Since Thanksgiving, the song "The Twelve Days of Christmas" kept getting my attention.

It all began when I heard the red-neck parody of the song on the radio -- Jeff Foxworthy singing the fifth gift was five flannel shirts.

Then at the Madrigal Feaste, the king divided the crowd into 12 sections. As we sang the song, we stood up when it was our turn. It was up and down, over and over, such fun!

A Christmas trivia game question was: On the 11th day of Christmas, what did my true love send to me? I bet everyone went through the song until they came to 11 pipers piping. I know I had to do that.

In a booklet titled "The Christmas List," the number of presents you would have if you received every gift described in the song is 364. The estimated value in dollars for these gifts (according to PNC Financial Services): $14,558.05. Wow!

I was told a beautiful rendition of the song is by an a cappella group called Straight Up No Chaser. I tried to find a CD, but they were all sold out. In the December Guideposts magazine, I found a neat "12-Gifts-A-Giving?" A lady recovering from surgery was surprised by her friends giving on the first day a poinsettia, second day two fuzzy dice, then three bags of popcorn, four lovely candles, five crafty decorations, six tasty tamales, seven balls of chocolate, eight jars of jelly, nine Christmas carols, 10 little reindeer, 11 random trinkets and a 12-month subscription to the magazine. Good idea.

I began to wonder: Where did this song really begin, who wrote it, what is its history and meaning?

I combined information I gathered from my helpful librarian Steve Arthur and the director of the Christmas Eve program at St. John Lutheran Church, Wanda Kortan, and her daughter, Tracy Dinkel.

In 1909, English composer Frederic Austin wrote an arrangement; his melody is the standard tune used today.

The 12 days of Christmas refer to the 12 days from Dec. 26 through Jan. 6, the day before Epiphany -- the day Christians celebrate the wise men bringing gifts to the Christ child.

As the story goes, this song dates back to the 16th century religious wars in England when certain religious bodies were prohibited by law from any practice of their faith -- public or private. The adults, fearing imprisonment or worse, taught children to memorize their Cathechism by using the song as a memory aid.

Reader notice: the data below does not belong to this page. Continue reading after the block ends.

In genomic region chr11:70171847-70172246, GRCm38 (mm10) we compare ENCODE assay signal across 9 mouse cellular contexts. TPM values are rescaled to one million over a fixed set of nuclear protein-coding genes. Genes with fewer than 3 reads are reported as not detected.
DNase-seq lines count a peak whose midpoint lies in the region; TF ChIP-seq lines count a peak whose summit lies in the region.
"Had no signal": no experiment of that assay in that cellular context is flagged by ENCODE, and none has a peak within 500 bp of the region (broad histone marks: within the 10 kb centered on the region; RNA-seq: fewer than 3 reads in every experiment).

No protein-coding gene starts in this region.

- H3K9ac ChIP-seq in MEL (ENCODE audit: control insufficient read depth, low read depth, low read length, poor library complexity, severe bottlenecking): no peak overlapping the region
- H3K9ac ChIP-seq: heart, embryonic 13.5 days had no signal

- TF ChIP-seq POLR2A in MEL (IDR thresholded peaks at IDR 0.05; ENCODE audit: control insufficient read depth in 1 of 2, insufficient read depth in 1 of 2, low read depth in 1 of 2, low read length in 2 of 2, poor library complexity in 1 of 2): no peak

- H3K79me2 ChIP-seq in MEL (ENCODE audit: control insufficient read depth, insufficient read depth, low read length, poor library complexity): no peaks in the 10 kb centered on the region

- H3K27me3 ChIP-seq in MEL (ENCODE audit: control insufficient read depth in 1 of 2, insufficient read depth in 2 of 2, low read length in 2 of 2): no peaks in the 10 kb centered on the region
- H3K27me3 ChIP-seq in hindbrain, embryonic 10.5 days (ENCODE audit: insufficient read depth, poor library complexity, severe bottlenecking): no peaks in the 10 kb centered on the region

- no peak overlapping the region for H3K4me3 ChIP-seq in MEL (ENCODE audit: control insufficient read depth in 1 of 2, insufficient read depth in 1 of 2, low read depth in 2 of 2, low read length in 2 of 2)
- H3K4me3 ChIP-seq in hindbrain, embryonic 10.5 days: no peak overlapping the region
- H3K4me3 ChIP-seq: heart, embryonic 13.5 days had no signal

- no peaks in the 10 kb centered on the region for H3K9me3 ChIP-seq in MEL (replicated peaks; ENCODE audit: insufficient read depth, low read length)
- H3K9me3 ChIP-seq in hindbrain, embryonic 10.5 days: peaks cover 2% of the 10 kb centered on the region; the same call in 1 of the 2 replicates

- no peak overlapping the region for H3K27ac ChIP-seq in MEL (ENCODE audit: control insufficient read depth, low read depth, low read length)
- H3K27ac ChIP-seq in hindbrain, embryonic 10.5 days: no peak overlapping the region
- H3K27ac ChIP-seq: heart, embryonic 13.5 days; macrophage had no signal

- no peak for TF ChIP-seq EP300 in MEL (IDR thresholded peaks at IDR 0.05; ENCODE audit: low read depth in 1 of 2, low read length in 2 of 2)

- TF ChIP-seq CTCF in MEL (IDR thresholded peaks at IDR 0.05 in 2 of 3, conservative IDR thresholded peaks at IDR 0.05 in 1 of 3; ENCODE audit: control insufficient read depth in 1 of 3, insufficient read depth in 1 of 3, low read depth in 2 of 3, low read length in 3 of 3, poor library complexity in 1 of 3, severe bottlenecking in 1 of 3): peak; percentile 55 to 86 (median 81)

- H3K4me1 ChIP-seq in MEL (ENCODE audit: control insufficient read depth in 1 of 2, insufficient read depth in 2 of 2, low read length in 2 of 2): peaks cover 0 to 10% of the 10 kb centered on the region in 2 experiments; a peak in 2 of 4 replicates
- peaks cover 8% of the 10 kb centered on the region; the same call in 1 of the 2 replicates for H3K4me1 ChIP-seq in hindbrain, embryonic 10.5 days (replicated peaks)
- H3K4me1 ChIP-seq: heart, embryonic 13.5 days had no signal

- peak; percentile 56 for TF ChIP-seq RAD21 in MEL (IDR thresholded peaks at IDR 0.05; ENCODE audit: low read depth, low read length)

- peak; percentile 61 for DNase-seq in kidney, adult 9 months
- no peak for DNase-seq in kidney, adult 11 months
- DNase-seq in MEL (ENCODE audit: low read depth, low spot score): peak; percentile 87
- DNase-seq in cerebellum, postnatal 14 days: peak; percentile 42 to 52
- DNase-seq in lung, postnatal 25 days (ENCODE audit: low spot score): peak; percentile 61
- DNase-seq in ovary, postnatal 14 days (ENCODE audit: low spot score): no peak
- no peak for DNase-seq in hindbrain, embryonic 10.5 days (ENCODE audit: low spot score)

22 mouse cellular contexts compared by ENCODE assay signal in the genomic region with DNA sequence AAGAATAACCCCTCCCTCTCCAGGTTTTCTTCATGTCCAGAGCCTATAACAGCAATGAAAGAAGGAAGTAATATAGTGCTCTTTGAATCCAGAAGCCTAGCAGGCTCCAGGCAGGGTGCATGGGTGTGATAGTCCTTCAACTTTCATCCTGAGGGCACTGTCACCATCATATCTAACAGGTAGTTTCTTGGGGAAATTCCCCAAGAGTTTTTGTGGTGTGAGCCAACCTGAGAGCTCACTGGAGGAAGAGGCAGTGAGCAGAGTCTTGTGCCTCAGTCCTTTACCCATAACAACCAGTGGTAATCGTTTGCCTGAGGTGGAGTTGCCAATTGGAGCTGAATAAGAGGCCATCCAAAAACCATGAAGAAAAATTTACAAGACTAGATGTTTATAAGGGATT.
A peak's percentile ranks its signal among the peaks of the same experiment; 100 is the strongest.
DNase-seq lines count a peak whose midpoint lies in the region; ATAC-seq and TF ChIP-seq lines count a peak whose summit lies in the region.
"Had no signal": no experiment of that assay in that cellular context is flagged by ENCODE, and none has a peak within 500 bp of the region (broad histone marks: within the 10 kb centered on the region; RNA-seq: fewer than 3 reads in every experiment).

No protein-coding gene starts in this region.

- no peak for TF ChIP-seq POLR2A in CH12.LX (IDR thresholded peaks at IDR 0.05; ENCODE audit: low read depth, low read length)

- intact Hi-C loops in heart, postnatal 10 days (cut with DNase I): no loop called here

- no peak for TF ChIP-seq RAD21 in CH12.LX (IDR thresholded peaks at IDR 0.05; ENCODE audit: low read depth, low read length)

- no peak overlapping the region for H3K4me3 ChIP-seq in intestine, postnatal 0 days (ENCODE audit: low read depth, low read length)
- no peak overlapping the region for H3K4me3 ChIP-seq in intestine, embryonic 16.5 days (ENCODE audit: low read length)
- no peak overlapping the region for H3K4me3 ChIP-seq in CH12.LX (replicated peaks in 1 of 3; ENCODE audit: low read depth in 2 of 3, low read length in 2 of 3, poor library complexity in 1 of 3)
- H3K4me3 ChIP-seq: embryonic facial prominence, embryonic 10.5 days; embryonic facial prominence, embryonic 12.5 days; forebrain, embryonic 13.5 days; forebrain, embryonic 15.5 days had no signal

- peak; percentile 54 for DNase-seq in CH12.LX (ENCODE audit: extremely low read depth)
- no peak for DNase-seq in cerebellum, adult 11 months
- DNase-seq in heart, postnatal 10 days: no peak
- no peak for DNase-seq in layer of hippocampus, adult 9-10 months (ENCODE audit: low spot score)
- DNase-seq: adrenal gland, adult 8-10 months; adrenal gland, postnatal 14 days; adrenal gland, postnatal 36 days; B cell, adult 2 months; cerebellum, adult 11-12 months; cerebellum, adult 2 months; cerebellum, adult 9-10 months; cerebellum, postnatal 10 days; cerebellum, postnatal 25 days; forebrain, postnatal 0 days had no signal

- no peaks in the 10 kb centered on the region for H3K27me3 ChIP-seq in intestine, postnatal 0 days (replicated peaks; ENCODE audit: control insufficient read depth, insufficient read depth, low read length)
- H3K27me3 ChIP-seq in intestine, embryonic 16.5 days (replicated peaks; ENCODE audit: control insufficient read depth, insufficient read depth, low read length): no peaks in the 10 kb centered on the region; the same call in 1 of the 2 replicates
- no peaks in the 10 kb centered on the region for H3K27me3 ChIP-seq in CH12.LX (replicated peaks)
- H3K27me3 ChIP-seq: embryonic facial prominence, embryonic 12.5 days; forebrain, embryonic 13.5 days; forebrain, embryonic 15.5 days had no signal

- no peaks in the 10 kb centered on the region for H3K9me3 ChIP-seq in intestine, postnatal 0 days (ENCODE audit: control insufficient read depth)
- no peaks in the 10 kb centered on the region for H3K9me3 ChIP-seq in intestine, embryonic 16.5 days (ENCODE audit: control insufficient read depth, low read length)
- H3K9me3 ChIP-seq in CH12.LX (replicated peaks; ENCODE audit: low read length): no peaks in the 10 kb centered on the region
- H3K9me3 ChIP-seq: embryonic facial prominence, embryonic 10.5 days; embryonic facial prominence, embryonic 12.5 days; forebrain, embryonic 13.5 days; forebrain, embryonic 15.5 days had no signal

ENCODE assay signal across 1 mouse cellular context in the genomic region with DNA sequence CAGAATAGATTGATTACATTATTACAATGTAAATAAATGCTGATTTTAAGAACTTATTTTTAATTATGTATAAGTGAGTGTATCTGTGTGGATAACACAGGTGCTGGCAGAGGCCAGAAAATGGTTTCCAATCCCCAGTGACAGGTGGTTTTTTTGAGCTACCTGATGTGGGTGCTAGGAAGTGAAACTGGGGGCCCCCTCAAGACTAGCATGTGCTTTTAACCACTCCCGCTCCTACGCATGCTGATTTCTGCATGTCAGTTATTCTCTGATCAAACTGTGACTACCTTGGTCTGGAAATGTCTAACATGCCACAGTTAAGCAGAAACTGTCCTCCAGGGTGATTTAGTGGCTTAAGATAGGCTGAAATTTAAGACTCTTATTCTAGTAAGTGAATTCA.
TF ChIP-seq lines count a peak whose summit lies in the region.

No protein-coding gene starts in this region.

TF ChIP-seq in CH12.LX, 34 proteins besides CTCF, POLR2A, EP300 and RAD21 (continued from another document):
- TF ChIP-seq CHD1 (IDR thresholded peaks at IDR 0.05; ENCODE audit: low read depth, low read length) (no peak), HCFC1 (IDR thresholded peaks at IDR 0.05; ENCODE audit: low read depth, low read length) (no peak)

Though the popular song seems to be a foolish lyric to entertain children, tradition has it this song contains Christian instruction hidden behind the words. The "True Love" of the song refers to God and the word "me" refers to all believers in Christ.

Here is the catechism version of "The Twelve Days of Christmas":

* A partridge in a pear tree: Jesus

* Two turtle doves: The Old and New Testaments

* Three French hens: The King bearing gifts or the three virtues of faith, hope and love

* Four calling birds: The four Gospels: Matthew, Mark, Luke, John.

* Five gold rings: The first five books of Old Testament are called the Books of Grace

* Six geese-a-laying: The six days of Creation

* Seven swans a swimming: The seven gifts of the Holy Spirit

* Eight maids a-milking: The eight Beatitudes

* Nine ladies dancing: The nine fruits of the Holy Spirit

* 10 lords a-leaping: The Ten Commandments

* 11 pipers piping: The eleven faithful disciples

* 12 drummers drumming: The twelve points of the Apostle Creed.

Beginning today, the 26th day of December, we can count the 12 days of Christmas until Jan. 6, the Epiphany, remembering the many gifts given to us.

May the song remain in our hearts all year long.

Opal Flinn is a member of The Hays Daily News Generations advisory group.